A cast of thousands have summed up the dimensions of Ireland's banking crisis so far. But by far the most eloquent summary was provided last year by then TCD academic Dr Patrick Honohan, who asked a simple but searching question: "How could traditionally conservative banks -- some of them with a 200-year history -- have been so careless as to leave themselves exposed in such a conspicuous and obvious property bubble?''
A convincing answer to this question has still not really been provided and may never be -- despite political promises to hold an inquiry. While one should never trust the wisdom of crowds, the collective view of the business community is that the domestic banks became careless because of a failure of the regulatory system.
This is certainly true, but this collective wisdom may not actually go far enough. It is increasingly clear that these regulatory failings reached beyond just lax supervision of domestic institutions. The oversight of foreign lenders operating in Ireland was entirely deficient and, as Bank of Scotland (Ireland) winds down its retail operations, it's worth reflecting on this additional set of blunders by the regulatory authorities.
The failure to adequately supervise and curb the operations of Bank of Scotland (Ireland) and some other foreign lenders has had many damaging effects, direct and indirect.
One of the direct effects will be on the national economy, which is going to have to endure a painful contraction in the amount of credit available as one of the top seven lenders in the country goes into semi run-down mode.
Poor regulation of this bank also leaves its staff high and dry. Because they were working for an extraordinarily over leveraged institution the only possible escape route for these staff, joining the "third banking force'', was effectively cut off to them.
The third group which has suffered because of poor regulation of Bank of Scotland (Ireland) are some of its borrowers, who were given 100pc mortgages, thereby increasing their exposure to a downturn in the property market and making the overall Irish property market more unstable.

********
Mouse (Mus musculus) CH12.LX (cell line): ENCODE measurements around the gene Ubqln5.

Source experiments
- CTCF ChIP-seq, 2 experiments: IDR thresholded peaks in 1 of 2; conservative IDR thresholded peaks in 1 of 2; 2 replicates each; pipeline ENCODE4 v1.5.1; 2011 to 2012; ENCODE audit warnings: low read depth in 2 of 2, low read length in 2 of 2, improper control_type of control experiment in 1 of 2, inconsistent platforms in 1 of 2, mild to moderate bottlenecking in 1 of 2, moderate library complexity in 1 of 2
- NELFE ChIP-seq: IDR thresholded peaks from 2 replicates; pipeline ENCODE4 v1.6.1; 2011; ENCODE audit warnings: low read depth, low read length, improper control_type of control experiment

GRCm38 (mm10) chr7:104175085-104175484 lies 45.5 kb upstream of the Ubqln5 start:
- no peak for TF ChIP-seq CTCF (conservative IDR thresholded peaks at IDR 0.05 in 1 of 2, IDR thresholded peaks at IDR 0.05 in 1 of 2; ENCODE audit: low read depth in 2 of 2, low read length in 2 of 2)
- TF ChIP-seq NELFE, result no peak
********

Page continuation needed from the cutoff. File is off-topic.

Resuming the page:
All of these problems can be traced back to poor regulation. For example, bank leverage is a key metric for any regulator to watch, but where was the Financial Regulator when Bank of Scotland (Ireland)'s loan-to-deposit ratio hit an extraordinary 500pc. This meant for every euro Bank of Scotland (Ireland) was holding on deposit, another five euro was being loaned out to first-time buyers or one of Ireland's developers. The international norm is usually 125pc.
Unless this newspaper missed it, I cannot recall any public intervention by the regulator compelling Bank of Scotland to scale back its leverage.
Obviously, with a large parent like HBOS funding was always likely to be available, but it effectively meant that Bank of Scotland was operating for the short term, failing to build up an adequate deposit base to fund its growth and instead making a leap for market share.
Now that the downturn has come, its model is shot to pieces and the regulators can only issue statements advising customers to make alternative arrangements.
The scale of its leverage has meant that Brian Lenihan, wisely, has no interest in including the bank in his third banking force. Why would the third banking force want to take on such a hugely leveraged institution with an endless appetite for wholesale funding.
The regulators also dropped the ball on the mortgage offerings the bank provided. It was only in April 2008 that Bank of Scotland (Ireland) finally withdrew its 100pc mortgage product. This was a long time after house prices has started to soften in Ireland. The 100pc mortgages stripped away one of the few layers of protection from a severe downturn both for borrower and the economy generally.
These products were of course offered by others, but Bank of Scotland (Ireland) used them as a cornerstone in its marketing. For some reason the regulator did not think it important to restrict loan to value ratios in Ireland, for domestic institutions and foreign-owned ones.
Its not as if the danger of 100pc mortgages was not widely known. This is from Alan Ahearne, now the Government's chief economic adviser, in a property magazine in 2006: "Giving people 100pc mortgages is a move in completely the wrong direction. It has drawn people from the financial margins into the mortgage market and in the event of a downturn they're going to be very exposed. There's absolutely no doubt about it''.
Bank of Scotland (Ireland) and other foreign-owned lenders compounded this dilution of credit standards by heavily promoting 40-year mortgages, again destabilising the market for short-term gain.
Mortgages with such long terms simply act as a way of disguising poor-credit risk in a new longer-term product. Of course, the repayments on long-term mortgages are much larger from a bank perspective, hence their popularity at one point with foreign lenders.
Again, the regulator failed to step in and check this activity. Of course its powers over foreign-owned institutions are limited, but there is little doubt more could have been done. For a time, the lax regulation of Irish banking must have been one of the attractions of setting up here.
As foreign-owned banks retrench, shrink and even depart the market, it's worth remembering that the recession is not the only reason they are no longer interested in being here.